Well, rather obviously, we do not have the resources to make this happen. So, we have large classrooms with only one teacher, large groups of employees with only one supervisor… the list goes on.

But, here’s the thing. If left to themselves, many employees simply repeat past mistakes, and do not improve or get better. They are not reminded. They are not challenged. No one “gets in their face”.

This is a problem.

I recently did a book synopsis of Paul Tough’s book How Children Succeed. In it is a story of a remarkable middle school chess coach, Elizabeth Spiegel. The book describes how she helps each player develop a “game plan” for each game, and then she debriefs each tournament game in meticulous fashion. Her players are required to keep a log of each move made in the game — both moves they made, and moves made by their opponents. They also are required to note how long between each move – how much time they took to decide what move to make. And then, she “replays” the games with them. She invests a lot of one-on-one, face-to-face time.

She is tough, demanding, and “gets in their face.” Paul Tough’s description: “She does not hug.”

I stated in summary form that we need to learn for every important task or endeavor to pre-brief and then debrief.

So, after my synopsis, one of the participants in my session who served in the military said (paraphrasing), That is why the military conducts After Action Reviews – AARs — after each action.”  The purpose is clear:  to actually learn, with meticulous attention-to-detail, what was done well, and what needs to be done differently, better, the next time.  It is pretty easy to see why it is crucial that the military conducts such reviews. Lives may be at stake.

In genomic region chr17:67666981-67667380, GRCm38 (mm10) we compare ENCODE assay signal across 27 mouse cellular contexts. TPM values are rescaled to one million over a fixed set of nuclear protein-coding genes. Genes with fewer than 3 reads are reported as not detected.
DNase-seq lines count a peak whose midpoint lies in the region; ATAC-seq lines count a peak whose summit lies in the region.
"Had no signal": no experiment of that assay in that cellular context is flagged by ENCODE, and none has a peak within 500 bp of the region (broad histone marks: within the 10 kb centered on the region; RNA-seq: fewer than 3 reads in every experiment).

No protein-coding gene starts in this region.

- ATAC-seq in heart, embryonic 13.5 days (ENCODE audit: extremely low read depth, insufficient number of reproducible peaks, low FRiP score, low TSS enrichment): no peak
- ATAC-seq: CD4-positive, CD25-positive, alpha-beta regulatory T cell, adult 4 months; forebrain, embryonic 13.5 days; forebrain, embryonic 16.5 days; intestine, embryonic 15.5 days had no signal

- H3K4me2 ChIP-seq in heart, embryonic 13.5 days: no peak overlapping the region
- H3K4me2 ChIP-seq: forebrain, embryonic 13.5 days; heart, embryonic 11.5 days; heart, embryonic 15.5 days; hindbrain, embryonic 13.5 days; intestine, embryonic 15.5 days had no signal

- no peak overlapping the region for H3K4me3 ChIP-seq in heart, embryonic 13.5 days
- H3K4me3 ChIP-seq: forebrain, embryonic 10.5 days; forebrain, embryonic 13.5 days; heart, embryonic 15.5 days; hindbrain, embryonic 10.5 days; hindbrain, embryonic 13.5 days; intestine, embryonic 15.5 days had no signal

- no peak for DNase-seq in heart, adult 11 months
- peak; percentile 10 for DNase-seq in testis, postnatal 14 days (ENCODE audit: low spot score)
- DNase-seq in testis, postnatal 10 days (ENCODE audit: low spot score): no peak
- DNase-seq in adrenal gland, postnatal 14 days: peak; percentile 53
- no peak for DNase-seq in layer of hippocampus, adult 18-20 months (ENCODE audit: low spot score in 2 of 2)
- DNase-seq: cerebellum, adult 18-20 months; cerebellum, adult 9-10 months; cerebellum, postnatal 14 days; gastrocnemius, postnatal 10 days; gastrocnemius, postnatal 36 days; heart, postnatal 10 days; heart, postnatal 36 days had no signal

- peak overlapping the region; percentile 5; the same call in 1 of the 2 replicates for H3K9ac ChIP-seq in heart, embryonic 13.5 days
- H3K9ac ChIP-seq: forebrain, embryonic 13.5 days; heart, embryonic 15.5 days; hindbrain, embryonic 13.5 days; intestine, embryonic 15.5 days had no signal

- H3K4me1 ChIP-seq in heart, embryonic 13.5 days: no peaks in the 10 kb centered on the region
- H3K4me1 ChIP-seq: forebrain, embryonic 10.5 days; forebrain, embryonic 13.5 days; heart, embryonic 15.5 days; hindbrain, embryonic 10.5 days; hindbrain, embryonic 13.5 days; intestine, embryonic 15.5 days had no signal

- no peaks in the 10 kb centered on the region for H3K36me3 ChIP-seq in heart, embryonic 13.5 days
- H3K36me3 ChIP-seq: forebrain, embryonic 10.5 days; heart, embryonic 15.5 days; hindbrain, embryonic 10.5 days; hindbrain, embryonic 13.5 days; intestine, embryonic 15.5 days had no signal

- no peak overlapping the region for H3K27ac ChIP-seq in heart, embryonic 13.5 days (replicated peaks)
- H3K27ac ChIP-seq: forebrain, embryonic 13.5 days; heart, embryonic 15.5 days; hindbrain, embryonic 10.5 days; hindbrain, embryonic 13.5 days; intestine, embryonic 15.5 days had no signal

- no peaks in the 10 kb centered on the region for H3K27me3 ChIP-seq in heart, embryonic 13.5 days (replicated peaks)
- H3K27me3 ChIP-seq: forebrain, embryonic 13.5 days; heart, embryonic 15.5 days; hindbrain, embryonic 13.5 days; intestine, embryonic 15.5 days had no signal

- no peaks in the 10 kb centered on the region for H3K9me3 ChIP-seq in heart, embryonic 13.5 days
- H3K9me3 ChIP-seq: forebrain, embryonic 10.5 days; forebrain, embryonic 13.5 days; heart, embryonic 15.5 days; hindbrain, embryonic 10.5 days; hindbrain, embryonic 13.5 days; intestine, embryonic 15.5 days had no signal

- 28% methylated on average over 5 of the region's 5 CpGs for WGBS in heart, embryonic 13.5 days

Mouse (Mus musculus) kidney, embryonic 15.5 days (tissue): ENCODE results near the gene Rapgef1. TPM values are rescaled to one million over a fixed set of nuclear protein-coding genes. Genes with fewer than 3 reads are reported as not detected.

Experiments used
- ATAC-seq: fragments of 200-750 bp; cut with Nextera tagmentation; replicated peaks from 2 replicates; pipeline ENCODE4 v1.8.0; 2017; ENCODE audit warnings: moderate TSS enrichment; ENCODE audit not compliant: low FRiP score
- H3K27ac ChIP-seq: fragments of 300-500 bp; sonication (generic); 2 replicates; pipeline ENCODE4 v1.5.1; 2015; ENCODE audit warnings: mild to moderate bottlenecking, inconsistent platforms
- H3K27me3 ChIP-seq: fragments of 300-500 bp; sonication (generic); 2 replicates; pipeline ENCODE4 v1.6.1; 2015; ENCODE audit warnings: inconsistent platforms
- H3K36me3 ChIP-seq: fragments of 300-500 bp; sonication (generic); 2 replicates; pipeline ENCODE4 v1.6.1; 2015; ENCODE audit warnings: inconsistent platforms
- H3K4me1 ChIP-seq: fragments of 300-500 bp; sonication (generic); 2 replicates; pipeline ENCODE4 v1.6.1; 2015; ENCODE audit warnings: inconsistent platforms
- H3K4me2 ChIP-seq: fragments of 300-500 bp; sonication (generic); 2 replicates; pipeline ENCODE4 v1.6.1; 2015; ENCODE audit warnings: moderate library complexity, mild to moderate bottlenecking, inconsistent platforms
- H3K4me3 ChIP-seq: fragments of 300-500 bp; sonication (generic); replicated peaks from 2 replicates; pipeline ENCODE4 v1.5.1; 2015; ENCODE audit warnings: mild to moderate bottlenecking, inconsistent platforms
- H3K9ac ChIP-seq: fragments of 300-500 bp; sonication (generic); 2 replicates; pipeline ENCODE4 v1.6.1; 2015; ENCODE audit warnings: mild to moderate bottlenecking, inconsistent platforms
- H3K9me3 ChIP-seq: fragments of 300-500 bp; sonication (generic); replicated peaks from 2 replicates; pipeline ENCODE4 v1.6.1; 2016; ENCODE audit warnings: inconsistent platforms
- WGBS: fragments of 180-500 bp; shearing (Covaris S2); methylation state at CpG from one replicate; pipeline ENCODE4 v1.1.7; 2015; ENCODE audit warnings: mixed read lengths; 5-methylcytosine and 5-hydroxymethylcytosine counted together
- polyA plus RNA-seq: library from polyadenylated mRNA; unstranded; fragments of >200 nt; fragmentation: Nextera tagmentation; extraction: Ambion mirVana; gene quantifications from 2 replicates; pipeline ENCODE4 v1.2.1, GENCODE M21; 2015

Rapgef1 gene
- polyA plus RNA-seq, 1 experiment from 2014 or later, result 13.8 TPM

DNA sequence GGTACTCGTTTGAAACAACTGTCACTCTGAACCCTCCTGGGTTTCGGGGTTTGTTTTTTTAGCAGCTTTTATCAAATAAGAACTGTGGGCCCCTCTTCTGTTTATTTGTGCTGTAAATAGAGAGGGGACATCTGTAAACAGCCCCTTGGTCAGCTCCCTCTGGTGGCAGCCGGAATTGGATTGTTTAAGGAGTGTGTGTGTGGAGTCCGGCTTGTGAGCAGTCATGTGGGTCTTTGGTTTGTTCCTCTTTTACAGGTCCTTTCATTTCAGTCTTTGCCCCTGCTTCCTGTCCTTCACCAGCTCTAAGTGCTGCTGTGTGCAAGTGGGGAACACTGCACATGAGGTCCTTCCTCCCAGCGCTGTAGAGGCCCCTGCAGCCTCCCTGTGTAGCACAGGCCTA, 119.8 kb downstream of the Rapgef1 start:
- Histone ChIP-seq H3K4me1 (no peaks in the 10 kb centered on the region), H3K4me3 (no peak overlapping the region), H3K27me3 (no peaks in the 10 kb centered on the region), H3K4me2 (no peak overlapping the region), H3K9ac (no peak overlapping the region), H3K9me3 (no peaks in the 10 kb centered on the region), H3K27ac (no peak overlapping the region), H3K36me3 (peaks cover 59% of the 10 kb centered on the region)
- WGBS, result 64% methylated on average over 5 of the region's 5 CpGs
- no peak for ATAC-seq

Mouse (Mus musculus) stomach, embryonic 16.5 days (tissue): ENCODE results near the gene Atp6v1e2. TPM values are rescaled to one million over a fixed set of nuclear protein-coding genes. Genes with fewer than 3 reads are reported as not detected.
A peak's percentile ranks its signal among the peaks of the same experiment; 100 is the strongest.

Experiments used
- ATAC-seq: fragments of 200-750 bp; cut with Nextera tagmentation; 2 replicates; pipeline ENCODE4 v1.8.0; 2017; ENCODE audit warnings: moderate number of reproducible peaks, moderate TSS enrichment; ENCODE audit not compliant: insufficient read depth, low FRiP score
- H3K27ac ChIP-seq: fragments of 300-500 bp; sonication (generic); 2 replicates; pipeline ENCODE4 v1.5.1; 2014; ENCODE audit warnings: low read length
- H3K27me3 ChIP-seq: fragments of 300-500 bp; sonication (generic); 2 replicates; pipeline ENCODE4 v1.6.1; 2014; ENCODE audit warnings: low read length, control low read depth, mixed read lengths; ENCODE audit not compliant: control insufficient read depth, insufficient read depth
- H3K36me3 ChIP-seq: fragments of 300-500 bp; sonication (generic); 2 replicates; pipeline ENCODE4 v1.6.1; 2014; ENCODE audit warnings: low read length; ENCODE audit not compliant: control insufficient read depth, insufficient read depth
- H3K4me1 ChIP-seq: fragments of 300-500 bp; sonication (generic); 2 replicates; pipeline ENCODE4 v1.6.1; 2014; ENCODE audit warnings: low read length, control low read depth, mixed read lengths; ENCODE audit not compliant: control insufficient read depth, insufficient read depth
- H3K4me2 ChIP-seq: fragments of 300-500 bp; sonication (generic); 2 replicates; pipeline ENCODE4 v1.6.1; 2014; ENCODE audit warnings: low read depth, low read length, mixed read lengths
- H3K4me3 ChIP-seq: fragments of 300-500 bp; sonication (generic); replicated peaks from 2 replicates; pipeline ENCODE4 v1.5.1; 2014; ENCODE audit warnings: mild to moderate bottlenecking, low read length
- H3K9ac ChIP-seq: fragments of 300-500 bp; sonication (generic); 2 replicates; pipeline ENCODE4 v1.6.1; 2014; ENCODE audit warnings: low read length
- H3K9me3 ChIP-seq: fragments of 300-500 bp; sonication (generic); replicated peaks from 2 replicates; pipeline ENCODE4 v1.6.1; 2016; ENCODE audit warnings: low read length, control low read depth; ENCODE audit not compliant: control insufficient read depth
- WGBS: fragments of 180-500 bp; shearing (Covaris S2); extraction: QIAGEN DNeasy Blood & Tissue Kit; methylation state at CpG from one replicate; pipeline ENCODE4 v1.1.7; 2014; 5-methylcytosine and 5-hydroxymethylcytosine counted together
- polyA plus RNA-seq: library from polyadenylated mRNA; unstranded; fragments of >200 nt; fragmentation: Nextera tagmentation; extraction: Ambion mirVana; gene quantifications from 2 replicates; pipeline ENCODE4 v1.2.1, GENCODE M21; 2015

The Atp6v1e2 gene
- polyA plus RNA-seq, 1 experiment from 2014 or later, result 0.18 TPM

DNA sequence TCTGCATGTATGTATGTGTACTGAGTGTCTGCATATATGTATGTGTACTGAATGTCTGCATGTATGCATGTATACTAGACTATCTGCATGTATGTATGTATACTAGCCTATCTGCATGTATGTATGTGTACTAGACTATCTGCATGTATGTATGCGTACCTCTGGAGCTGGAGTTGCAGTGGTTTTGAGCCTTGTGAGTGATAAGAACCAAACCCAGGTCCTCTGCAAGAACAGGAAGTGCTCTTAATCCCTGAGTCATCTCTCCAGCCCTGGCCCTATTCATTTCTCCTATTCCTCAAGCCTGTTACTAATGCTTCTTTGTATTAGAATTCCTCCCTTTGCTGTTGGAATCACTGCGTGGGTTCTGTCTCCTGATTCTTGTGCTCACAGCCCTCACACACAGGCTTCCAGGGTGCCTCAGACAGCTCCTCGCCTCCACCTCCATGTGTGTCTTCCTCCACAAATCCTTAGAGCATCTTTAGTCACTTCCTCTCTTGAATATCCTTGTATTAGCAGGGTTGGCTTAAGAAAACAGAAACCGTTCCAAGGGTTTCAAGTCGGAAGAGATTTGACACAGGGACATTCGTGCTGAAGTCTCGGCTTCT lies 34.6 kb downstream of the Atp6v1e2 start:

It was a great comment. Not only did I agree, but I came home and started reading up on the AAR process. Imagine if it were done for every employee, at the end of every “action” (say, after each customer interaction, after each report is finished, after each meeting is conducted…).  In what I read, there is a clear four-step process followed in every AARHere’s the process:

  1. What was planned?
  2. What actually occurred? (facts not judgments)
  3. What went well and why?
  4. What can be improved and how?

Now, you already know the bad news. No company or organization can actually afford to do this for every individual, or even every small group of workers, every half day at work or so, can they?  (Although, I suspect even a short “huddle” conducted twice a day in small groups focusing on these four questions could have amazing results.)

So, the challenge for nearly all of us is to build a work habit of conducting, with incredible regularity, our own After Action Reviews. To regularly and ruthlessly ask these four questions: